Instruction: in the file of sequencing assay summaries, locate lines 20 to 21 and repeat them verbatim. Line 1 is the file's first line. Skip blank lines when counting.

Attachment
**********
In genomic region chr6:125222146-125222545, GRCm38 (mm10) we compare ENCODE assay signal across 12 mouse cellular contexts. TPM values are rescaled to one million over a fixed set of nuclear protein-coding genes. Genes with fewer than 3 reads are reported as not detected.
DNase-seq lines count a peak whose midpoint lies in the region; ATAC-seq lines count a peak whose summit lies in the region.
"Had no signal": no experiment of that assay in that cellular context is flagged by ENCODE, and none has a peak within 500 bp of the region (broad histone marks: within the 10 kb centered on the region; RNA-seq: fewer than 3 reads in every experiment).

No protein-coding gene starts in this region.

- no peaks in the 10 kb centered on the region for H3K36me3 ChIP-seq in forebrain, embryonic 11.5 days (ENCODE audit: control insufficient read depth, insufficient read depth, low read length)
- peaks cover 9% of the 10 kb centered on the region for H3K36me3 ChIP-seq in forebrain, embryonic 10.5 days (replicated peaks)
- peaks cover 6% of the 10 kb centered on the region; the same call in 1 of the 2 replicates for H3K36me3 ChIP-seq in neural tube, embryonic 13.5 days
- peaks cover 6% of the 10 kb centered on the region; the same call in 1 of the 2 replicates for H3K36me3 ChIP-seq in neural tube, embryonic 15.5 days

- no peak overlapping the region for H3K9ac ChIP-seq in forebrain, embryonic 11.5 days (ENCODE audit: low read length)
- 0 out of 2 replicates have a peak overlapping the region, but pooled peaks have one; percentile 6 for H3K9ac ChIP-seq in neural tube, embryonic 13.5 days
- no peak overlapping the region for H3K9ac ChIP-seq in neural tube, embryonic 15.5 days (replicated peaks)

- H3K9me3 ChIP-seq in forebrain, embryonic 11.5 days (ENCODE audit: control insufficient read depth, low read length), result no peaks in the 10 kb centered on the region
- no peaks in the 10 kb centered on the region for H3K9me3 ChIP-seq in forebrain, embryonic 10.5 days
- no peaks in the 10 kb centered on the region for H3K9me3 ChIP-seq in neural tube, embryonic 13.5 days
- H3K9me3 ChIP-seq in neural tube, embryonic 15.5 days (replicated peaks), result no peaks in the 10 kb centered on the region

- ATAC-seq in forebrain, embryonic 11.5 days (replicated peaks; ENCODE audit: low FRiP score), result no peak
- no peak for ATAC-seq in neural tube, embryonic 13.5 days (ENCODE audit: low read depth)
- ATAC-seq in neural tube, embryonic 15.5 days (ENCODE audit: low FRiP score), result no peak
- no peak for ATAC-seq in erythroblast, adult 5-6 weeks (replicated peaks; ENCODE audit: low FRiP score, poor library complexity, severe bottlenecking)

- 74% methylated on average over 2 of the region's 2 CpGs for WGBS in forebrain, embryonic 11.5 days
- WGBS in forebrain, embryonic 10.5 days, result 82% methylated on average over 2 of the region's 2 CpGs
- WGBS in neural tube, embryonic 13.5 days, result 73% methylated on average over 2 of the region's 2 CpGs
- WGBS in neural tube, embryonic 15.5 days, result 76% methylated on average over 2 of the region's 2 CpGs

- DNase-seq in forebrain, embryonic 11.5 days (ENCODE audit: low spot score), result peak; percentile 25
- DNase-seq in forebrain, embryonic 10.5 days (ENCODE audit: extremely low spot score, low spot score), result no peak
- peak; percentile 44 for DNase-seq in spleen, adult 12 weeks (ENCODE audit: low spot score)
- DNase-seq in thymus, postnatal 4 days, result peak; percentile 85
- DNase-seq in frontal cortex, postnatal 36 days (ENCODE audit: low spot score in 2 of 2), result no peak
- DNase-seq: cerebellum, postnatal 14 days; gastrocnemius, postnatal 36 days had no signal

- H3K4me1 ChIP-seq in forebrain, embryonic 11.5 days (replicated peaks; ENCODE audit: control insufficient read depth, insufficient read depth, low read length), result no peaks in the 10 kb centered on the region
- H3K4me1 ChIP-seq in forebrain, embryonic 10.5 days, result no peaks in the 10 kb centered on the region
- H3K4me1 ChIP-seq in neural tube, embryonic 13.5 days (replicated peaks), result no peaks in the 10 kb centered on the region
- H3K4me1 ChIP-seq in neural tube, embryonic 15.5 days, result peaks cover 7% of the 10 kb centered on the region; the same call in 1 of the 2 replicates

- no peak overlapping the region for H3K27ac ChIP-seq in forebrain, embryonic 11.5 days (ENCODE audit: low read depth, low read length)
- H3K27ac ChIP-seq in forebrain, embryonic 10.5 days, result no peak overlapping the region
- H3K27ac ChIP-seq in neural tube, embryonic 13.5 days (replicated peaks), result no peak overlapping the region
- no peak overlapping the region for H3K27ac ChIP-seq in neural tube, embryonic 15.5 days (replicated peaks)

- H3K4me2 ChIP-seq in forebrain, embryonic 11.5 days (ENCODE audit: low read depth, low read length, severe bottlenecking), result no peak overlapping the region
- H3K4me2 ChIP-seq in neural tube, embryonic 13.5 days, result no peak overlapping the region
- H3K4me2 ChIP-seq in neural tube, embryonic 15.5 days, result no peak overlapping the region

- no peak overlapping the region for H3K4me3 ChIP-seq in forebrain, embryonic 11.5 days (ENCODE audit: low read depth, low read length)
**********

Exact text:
- 74% methylated on average over 2 of the region's 2 CpGs for WGBS in forebrain, embryonic 11.5 days
- WGBS in forebrain, embryonic 10.5 days, result 82% methylated on average over 2 of the region's 2 CpGs